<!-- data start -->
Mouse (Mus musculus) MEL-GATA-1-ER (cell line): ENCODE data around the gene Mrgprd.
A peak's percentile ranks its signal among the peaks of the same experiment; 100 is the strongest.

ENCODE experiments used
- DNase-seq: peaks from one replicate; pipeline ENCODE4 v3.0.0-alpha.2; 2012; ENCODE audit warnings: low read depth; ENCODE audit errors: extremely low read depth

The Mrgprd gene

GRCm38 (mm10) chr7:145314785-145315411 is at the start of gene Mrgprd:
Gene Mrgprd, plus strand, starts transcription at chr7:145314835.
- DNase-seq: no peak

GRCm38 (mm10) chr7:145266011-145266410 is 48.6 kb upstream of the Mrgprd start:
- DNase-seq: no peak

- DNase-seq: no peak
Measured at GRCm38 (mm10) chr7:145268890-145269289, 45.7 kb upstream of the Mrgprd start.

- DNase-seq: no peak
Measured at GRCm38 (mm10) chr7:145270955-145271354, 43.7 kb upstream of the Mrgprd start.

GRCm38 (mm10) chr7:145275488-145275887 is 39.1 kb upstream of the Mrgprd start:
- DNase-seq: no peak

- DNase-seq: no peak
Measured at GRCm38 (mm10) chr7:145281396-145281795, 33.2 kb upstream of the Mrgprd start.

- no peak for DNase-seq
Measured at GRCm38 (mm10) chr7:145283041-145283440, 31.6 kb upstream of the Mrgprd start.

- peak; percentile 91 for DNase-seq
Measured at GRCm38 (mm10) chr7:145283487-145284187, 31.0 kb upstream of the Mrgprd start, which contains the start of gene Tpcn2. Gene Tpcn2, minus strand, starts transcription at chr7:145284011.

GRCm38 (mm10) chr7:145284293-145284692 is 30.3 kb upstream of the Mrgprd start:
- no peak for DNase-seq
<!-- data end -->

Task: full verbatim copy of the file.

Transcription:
Mouse (Mus musculus) MEL-GATA-1-ER (cell line): ENCODE data around the gene Mrgprd.
A peak's percentile ranks its signal among the peaks of the same experiment; 100 is the strongest.

ENCODE experiments used
- DNase-seq: peaks from one replicate; pipeline ENCODE4 v3.0.0-alpha.2; 2012; ENCODE audit warnings: low read depth; ENCODE audit errors: extremely low read depth

The Mrgprd gene

GRCm38 (mm10) chr7:145314785-145315411 is at the start of gene Mrgprd:
Gene Mrgprd, plus strand, starts transcription at chr7:145314835.
- DNase-seq: no peak

GRCm38 (mm10) chr7:145266011-145266410 is 48.6 kb upstream of the Mrgprd start:
- DNase-seq: no peak

- DNase-seq: no peak
Measured at GRCm38 (mm10) chr7:145268890-145269289, 45.7 kb upstream of the Mrgprd start.

- DNase-seq: no peak
Measured at GRCm38 (mm10) chr7:145270955-145271354, 43.7 kb upstream of the Mrgprd start.

GRCm38 (mm10) chr7:145275488-145275887 is 39.1 kb upstream of the Mrgprd start:
- DNase-seq: no peak

- DNase-seq: no peak
Measured at GRCm38 (mm10) chr7:145281396-145281795, 33.2 kb upstream of the Mrgprd start.

- no peak for DNase-seq
Measured at GRCm38 (mm10) chr7:145283041-145283440, 31.6 kb upstream of the Mrgprd start.

- peak; percentile 91 for DNase-seq
Measured at GRCm38 (mm10) chr7:145283487-145284187, 31.0 kb upstream of the Mrgprd start, which contains the start of gene Tpcn2. Gene Tpcn2, minus strand, starts transcription at chr7:145284011.

GRCm38 (mm10) chr7:145284293-145284692 is 30.3 kb upstream of the Mrgprd start:
- no peak for DNase-seq